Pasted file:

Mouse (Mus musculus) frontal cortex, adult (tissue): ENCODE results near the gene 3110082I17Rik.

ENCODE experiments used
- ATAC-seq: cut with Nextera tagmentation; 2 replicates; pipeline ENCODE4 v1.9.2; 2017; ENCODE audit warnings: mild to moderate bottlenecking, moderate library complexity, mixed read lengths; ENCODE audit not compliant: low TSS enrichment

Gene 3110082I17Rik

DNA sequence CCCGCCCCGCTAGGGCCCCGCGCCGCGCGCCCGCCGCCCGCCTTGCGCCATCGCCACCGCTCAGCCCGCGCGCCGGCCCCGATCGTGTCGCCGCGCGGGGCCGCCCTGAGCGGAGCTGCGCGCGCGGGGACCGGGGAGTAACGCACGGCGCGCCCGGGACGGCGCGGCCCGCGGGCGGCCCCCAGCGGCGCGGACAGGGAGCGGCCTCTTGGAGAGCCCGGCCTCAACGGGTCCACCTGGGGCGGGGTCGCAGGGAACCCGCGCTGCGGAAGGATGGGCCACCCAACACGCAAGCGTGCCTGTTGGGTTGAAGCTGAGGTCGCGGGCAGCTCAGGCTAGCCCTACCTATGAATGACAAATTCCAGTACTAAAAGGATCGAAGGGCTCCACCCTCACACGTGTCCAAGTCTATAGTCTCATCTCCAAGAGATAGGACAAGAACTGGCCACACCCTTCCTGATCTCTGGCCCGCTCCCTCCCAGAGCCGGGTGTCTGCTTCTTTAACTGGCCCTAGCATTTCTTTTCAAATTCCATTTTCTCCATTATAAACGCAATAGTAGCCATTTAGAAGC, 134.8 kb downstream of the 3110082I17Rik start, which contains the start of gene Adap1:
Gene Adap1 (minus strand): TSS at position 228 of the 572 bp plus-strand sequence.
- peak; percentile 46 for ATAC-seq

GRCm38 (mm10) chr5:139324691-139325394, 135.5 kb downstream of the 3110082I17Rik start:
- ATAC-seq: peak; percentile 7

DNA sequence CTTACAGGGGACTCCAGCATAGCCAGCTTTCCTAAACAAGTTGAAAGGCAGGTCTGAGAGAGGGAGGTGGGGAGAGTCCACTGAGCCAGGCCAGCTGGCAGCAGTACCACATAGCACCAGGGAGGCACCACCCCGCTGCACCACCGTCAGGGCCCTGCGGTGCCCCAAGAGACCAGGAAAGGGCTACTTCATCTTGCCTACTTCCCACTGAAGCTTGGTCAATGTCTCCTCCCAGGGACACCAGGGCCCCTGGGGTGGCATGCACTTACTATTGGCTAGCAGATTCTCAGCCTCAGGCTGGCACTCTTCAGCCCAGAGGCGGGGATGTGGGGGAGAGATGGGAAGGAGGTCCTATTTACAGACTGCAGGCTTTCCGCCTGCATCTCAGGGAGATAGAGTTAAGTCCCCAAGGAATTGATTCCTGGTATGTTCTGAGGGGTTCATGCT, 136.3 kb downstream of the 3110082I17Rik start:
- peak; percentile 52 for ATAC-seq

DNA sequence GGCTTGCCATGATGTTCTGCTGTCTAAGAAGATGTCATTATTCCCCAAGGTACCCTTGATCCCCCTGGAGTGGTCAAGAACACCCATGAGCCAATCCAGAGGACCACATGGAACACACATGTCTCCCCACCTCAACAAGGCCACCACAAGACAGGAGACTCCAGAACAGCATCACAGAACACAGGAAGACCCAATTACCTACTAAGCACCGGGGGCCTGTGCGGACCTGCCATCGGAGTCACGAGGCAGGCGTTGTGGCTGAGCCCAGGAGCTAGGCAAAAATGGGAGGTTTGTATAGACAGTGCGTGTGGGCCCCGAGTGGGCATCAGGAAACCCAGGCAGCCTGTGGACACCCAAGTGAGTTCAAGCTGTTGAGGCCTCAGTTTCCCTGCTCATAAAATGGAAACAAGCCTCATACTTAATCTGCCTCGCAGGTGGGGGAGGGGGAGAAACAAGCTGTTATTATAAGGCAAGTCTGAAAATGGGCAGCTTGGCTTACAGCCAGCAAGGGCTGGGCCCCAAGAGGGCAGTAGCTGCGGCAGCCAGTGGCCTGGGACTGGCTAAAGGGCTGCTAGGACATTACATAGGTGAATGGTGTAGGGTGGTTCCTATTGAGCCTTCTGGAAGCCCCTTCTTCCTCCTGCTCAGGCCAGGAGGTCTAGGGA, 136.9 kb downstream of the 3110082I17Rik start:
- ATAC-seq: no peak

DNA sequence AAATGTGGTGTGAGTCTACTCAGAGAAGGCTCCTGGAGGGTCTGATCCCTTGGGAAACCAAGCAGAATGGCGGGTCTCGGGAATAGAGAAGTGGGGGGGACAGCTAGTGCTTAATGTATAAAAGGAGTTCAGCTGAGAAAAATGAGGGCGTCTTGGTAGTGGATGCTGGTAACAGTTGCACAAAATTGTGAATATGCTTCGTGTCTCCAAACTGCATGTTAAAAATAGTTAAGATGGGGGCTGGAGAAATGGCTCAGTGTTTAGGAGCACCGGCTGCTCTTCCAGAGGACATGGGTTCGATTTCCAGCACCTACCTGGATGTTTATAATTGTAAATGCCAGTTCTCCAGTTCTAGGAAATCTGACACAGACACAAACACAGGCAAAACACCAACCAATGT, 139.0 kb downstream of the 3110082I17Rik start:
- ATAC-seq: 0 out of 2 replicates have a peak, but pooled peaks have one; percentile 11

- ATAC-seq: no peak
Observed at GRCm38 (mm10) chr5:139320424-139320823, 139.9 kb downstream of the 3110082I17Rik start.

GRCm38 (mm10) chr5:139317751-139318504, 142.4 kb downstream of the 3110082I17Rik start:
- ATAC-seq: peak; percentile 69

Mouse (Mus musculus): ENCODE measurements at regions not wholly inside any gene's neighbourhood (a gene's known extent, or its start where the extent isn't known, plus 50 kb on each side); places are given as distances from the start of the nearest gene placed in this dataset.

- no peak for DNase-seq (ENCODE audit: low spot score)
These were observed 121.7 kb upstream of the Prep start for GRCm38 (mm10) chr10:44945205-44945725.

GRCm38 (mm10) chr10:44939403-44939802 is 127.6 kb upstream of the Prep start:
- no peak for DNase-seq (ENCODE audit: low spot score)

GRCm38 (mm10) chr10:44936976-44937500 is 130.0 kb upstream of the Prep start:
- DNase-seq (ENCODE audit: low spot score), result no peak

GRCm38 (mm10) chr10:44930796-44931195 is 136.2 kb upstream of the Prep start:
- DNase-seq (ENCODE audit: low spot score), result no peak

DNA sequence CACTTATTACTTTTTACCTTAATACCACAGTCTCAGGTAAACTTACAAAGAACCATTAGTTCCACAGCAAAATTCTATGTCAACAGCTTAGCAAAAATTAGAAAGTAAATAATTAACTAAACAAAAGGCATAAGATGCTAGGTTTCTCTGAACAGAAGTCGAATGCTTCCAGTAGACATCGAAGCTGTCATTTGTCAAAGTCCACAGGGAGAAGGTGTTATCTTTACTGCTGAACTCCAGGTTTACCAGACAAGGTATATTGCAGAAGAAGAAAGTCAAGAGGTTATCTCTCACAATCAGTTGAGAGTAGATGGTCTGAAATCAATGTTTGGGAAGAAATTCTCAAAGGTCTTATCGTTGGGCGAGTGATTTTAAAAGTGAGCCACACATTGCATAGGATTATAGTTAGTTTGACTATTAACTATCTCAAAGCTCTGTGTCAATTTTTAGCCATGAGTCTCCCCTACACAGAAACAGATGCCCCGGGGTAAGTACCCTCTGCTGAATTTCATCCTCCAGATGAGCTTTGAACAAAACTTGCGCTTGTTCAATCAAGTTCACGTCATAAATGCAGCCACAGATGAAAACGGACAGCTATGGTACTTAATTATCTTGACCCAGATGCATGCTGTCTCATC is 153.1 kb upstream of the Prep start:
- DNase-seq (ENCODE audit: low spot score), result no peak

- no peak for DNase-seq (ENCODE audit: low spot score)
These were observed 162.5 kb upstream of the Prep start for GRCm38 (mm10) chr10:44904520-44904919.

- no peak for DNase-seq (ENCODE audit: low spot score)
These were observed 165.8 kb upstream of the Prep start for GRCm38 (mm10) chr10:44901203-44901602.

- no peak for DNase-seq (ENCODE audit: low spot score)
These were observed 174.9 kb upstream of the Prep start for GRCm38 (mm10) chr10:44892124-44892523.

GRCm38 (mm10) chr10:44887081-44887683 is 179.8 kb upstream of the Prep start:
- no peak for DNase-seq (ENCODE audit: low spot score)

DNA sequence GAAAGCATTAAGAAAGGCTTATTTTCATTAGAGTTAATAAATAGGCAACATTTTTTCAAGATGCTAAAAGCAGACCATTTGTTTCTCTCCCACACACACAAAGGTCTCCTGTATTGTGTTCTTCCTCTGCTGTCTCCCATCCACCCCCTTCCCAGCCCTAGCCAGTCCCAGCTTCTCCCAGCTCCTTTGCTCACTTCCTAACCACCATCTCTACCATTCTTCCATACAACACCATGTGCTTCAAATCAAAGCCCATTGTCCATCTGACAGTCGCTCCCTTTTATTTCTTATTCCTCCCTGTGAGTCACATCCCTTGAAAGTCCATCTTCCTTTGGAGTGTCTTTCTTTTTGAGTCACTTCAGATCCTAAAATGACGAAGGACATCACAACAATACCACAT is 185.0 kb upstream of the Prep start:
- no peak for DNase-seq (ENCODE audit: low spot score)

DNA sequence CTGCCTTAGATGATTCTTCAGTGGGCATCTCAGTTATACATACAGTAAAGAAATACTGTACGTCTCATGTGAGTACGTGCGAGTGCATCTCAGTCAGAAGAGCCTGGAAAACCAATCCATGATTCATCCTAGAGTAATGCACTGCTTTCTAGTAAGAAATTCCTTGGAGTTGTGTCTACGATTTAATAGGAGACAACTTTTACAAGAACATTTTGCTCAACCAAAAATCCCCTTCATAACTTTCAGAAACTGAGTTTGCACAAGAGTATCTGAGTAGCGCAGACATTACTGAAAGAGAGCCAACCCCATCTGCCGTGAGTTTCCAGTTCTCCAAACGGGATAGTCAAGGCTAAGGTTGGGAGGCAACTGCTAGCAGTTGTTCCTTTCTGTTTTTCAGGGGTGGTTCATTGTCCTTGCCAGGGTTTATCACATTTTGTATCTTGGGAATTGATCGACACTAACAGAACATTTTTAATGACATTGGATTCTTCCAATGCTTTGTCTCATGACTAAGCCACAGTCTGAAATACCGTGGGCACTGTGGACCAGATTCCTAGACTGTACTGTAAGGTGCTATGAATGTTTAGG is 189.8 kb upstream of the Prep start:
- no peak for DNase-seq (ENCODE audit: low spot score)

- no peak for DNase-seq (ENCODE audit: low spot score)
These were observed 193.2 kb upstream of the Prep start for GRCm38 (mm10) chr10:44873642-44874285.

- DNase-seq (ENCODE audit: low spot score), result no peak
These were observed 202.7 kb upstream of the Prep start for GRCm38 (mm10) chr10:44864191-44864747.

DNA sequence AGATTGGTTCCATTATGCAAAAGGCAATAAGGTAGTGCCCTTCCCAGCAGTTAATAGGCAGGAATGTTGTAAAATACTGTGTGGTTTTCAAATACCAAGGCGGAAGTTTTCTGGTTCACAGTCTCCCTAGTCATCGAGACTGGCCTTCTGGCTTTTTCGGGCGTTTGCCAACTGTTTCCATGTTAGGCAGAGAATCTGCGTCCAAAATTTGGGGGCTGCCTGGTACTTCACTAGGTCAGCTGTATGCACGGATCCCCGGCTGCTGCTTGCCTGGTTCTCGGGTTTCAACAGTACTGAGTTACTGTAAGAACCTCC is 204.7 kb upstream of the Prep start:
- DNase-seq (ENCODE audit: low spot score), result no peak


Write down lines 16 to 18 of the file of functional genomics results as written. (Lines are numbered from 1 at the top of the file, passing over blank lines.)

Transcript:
- ATAC-seq: no peak
Observed at GRCm38 (mm10) chr5:139320424-139320823, 139.9 kb downstream of the 3110082I17Rik start.

GRCm38 (mm10) chr5:139317751-139318504, 142.4 kb downstream of the 3110082I17Rik start: